HDS 3359

Migration and Religion in Comparative Perspective

Ousmane Oumar Kane


The seminar will explore two important issues in relation to mobility and religion. The first is how geographic mobility affects the faith and religious practices of diasporas, and the second how migration influences the development of religion in the sending and receiving countries of immigrants? After a critical evaluation of the concept of religion, seminar participants will look at pre-modern types of migration (forced and voluntary) and different religious traditions, and analyze the social and personal transformations provoked by migration. We will explore in particular theoretical perspectives on diasporas and look at the religious experience of Jews in Africa. We will also discuss various expressions of African religions in the new world, including Islam in Antebellum America, and Afro-American Religions, as well as the Islamic pilgrimage tradition in West Africa and its impact on state formation in pre-colonial Africa. The second part of the seminar will be focused on Muslim globalizations. Increasing numbers of labor migrants, students and refugees from Muslim countries have settled in Western Europe and North America in the last three decades. Their numbers is estimated at some 40 millions in the early twenty-first century, an unparalleled presence in history. While Western societies are moving away from organized religion, Muslim immigrant communities, by striving to carve a niche in Western Societies, have followed the opposite direction. Although most Western societies recognize the freedom of worship, the multiplication of Muslim institutions (such as mosques, shops, restaurants, schools, cultural centers, newspapers, and charities) has created growing anxiety in the secularizing Western societies. We will look at how Muslim intellectuals mediate the integration of Muslim through the reinterpretation of Islamic theology, as well as how Western states grapple with the issue of Muslim integration in the post-September 11th context of War on Terror.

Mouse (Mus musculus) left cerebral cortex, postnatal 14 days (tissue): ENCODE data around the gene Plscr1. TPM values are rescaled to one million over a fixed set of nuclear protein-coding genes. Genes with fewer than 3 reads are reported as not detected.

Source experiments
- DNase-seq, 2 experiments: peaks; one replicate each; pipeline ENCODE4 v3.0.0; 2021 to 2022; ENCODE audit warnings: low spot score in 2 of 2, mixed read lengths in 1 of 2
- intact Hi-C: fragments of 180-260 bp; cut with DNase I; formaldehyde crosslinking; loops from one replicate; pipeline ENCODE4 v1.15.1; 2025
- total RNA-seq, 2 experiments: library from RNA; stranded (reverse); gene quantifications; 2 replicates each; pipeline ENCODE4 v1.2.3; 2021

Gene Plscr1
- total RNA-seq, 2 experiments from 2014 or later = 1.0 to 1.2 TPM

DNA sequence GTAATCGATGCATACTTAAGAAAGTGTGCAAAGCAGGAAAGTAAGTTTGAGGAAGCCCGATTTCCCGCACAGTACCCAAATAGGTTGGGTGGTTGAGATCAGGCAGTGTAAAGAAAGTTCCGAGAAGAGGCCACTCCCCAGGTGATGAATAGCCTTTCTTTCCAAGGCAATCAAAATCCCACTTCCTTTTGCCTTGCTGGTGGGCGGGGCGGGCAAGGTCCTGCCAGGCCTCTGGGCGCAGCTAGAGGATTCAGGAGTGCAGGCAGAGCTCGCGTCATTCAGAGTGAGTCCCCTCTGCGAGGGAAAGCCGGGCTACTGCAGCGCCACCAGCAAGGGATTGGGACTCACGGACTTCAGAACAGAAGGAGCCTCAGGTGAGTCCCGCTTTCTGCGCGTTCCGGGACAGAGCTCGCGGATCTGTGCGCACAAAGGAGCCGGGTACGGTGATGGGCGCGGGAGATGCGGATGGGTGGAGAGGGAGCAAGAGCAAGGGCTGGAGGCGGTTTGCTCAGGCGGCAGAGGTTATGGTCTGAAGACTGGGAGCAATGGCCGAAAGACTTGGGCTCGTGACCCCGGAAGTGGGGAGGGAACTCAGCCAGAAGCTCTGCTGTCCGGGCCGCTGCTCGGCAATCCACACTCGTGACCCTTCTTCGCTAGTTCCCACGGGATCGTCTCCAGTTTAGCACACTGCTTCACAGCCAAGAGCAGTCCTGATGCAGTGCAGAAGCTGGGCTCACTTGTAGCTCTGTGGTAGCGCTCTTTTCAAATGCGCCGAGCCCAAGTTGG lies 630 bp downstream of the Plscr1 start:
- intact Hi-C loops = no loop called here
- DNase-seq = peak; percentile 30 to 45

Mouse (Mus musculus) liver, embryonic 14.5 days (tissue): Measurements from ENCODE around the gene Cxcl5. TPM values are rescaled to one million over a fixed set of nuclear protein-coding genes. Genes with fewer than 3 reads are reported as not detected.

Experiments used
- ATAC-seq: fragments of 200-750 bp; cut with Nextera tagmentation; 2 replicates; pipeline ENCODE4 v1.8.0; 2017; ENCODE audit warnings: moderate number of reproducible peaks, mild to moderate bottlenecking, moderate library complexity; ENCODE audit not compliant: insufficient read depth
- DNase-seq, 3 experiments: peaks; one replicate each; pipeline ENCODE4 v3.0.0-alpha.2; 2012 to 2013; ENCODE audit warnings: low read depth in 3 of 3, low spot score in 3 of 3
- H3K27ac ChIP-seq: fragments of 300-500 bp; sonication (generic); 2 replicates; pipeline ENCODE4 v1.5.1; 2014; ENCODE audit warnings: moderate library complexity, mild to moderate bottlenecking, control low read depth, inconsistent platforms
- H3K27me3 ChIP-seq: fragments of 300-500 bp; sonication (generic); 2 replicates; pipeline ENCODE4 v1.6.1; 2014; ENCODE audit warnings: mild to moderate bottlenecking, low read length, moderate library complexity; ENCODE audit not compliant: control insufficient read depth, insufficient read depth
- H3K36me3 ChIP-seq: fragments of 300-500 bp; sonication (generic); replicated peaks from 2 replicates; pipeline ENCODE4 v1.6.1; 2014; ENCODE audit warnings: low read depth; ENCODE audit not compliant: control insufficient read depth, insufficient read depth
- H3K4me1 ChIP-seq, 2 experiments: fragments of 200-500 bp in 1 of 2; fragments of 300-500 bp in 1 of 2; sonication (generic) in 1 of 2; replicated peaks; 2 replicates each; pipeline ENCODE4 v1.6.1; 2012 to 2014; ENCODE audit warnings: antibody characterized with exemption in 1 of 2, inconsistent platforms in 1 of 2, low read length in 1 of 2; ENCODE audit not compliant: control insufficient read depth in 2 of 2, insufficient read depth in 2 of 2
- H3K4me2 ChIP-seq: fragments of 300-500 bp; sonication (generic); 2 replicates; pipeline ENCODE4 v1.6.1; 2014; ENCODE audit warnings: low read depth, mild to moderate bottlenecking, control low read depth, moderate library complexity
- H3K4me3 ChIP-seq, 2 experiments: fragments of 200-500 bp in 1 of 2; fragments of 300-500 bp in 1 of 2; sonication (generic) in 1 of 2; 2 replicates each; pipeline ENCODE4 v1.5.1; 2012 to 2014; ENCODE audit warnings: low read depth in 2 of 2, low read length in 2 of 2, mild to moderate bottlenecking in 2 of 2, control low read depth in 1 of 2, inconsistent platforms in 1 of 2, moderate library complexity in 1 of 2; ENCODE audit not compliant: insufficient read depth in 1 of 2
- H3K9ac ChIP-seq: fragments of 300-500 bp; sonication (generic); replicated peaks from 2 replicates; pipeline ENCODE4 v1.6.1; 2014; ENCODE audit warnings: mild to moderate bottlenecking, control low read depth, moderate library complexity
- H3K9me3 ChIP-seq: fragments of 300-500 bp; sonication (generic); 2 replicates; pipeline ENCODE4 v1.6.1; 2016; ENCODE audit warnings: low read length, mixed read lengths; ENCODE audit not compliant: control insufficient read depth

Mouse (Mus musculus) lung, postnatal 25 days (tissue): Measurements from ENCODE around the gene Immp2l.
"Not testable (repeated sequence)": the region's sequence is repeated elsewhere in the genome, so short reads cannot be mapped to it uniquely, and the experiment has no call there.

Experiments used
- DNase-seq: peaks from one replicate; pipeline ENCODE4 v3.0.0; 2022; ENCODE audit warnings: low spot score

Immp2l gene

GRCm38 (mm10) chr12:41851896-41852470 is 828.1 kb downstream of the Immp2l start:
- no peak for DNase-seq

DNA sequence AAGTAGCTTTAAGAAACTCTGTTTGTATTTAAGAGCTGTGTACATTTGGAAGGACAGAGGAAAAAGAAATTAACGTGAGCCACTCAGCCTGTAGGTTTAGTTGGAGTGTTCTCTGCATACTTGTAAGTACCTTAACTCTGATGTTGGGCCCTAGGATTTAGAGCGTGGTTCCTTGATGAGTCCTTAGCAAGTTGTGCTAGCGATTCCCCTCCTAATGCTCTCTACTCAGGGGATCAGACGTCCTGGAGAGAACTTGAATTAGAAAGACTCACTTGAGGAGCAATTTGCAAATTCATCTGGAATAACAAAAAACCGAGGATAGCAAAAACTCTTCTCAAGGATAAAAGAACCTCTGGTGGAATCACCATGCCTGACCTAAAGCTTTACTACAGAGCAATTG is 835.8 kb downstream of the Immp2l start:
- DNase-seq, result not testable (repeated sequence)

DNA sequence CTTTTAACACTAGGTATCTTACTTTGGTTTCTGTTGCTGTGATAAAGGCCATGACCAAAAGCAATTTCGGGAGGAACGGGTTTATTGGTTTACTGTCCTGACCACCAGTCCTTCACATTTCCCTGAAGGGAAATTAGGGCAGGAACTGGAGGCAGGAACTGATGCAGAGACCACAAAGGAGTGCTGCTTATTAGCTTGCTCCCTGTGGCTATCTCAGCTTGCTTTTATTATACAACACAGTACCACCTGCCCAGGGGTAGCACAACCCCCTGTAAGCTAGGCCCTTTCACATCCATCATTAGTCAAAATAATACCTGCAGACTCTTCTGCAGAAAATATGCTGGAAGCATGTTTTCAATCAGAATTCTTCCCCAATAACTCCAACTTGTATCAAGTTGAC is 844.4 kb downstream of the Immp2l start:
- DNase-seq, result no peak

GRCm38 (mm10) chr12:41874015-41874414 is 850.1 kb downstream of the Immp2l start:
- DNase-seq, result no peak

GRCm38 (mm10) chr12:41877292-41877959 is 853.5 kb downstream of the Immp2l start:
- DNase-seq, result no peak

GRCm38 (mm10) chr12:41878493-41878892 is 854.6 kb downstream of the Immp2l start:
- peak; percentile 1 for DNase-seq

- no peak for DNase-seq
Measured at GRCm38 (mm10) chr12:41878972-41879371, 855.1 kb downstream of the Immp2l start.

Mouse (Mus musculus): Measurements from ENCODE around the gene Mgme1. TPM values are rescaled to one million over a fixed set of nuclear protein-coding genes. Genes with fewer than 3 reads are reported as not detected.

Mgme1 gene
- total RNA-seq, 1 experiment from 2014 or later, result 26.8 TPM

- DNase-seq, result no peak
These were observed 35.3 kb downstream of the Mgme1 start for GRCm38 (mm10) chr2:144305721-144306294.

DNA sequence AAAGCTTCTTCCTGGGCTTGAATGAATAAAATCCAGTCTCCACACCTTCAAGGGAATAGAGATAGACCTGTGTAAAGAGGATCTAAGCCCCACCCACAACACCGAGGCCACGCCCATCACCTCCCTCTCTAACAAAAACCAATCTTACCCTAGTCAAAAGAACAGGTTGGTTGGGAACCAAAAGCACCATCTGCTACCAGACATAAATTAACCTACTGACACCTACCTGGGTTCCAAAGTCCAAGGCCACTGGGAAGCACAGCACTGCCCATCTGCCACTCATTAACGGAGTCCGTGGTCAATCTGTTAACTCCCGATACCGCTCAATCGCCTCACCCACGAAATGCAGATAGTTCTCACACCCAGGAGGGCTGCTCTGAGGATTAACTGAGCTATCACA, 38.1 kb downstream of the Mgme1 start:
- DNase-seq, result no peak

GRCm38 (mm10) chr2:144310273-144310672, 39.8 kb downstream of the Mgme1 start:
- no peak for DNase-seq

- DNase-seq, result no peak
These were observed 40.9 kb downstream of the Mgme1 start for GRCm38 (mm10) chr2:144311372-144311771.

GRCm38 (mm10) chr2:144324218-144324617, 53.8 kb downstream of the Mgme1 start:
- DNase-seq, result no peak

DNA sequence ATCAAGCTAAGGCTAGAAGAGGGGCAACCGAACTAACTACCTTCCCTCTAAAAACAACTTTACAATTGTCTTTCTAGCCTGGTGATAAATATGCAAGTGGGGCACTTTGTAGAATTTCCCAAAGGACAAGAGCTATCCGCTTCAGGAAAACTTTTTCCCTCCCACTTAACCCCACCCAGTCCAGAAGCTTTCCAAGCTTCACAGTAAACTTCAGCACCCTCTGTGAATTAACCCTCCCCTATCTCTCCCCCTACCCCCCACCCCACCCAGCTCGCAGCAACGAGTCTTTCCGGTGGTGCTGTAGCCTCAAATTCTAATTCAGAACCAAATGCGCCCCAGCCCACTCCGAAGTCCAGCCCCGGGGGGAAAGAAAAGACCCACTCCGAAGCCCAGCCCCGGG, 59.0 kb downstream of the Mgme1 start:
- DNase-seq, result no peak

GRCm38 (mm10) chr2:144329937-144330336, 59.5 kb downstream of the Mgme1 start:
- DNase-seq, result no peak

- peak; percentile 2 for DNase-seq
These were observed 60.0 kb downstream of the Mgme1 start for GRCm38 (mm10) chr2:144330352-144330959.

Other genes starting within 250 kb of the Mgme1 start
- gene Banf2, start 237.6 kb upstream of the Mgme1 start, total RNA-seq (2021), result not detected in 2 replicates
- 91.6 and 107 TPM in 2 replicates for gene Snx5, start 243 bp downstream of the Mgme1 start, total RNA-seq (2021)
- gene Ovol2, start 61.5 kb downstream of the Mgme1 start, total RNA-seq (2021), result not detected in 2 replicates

Enrollment Limited: Limited to 20 students. Instructor's permission required.
Open to BTI Students: Yes
Jointly offered as Islamic Civilizations 174


0.50 credits
Expected to be offered Fall 2015
Fri 2pm-4pm
Course location to be announced.

Relationship to Program Requirements

Program Requirement Area / Category / Art / Designation
MTS Area(s) of Focus
  • Comparative Studies
  • Religion and the Social Sciences
MDiv Distribution Category/ies
  • Comparative
MDiv Art(s) of Ministry
  • Religious Education and Spiritual Development
Language Course Designation(s) None